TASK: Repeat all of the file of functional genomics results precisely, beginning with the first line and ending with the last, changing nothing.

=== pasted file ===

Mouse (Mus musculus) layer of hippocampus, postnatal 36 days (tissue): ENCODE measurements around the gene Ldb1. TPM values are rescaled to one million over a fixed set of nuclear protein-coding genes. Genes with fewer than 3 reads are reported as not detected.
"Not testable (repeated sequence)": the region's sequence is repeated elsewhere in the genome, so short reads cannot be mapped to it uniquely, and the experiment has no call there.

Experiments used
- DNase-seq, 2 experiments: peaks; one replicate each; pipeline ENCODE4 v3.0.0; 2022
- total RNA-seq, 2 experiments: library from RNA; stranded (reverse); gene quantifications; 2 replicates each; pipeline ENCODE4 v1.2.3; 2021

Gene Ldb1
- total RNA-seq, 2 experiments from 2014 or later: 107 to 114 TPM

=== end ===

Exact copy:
Mouse (Mus musculus) layer of hippocampus, postnatal 36 days (tissue): ENCODE measurements around the gene Ldb1. TPM values are rescaled to one million over a fixed set of nuclear protein-coding genes. Genes with fewer than 3 reads are reported as not detected.
"Not testable (repeated sequence)": the region's sequence is repeated elsewhere in the genome, so short reads cannot be mapped to it uniquely, and the experiment has no call there.

Experiments used
- DNase-seq, 2 experiments: peaks; one replicate each; pipeline ENCODE4 v3.0.0; 2022
- total RNA-seq, 2 experiments: library from RNA; stranded (reverse); gene quantifications; 2 replicates each; pipeline ENCODE4 v1.2.3; 2021

Gene Ldb1
- total RNA-seq, 2 experiments from 2014 or later: 107 to 114 TPM